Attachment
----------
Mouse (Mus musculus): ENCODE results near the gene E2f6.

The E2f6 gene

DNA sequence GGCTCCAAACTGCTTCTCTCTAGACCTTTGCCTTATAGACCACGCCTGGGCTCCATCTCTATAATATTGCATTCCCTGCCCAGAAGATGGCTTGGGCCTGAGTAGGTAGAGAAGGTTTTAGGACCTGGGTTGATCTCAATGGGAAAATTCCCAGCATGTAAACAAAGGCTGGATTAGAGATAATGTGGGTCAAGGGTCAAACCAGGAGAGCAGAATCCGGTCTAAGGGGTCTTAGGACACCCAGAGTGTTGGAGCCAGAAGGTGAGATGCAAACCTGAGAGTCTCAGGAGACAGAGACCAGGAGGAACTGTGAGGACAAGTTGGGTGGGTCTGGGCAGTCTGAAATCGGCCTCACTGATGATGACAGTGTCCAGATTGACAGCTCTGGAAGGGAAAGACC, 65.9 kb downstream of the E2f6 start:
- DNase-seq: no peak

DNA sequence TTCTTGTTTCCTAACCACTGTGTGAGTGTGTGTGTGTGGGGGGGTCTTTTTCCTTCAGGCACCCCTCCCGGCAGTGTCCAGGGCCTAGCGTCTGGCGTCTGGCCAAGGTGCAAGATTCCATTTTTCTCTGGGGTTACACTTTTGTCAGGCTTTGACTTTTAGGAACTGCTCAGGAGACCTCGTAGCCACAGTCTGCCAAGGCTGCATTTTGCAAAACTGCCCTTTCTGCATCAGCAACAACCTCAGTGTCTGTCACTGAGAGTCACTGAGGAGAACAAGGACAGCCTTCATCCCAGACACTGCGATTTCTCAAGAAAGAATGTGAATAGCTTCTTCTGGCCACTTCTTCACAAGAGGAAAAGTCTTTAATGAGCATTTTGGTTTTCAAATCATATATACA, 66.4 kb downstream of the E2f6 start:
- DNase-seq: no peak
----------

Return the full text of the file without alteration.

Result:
Mouse (Mus musculus): ENCODE results near the gene E2f6.

The E2f6 gene

DNA sequence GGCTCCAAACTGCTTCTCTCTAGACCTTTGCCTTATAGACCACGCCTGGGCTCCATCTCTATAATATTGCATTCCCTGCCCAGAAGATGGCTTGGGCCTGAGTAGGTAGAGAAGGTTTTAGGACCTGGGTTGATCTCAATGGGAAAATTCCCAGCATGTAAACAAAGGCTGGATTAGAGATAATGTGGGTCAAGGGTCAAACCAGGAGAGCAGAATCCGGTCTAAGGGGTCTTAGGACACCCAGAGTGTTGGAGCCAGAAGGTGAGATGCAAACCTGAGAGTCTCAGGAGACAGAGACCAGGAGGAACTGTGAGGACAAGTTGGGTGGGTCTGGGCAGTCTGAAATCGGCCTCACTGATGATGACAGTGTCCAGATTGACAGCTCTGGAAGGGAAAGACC, 65.9 kb downstream of the E2f6 start:
- DNase-seq: no peak

DNA sequence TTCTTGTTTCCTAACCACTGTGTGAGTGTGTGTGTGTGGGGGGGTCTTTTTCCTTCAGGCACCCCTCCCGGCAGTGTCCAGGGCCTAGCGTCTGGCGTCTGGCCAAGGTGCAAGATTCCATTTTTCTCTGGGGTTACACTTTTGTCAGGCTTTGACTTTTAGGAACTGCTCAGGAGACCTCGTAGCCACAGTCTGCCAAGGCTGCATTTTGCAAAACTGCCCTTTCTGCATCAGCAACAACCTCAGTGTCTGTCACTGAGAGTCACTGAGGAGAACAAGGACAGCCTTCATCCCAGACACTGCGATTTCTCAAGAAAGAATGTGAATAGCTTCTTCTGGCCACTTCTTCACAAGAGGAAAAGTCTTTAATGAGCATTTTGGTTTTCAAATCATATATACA, 66.4 kb downstream of the E2f6 start:
- DNase-seq: no peak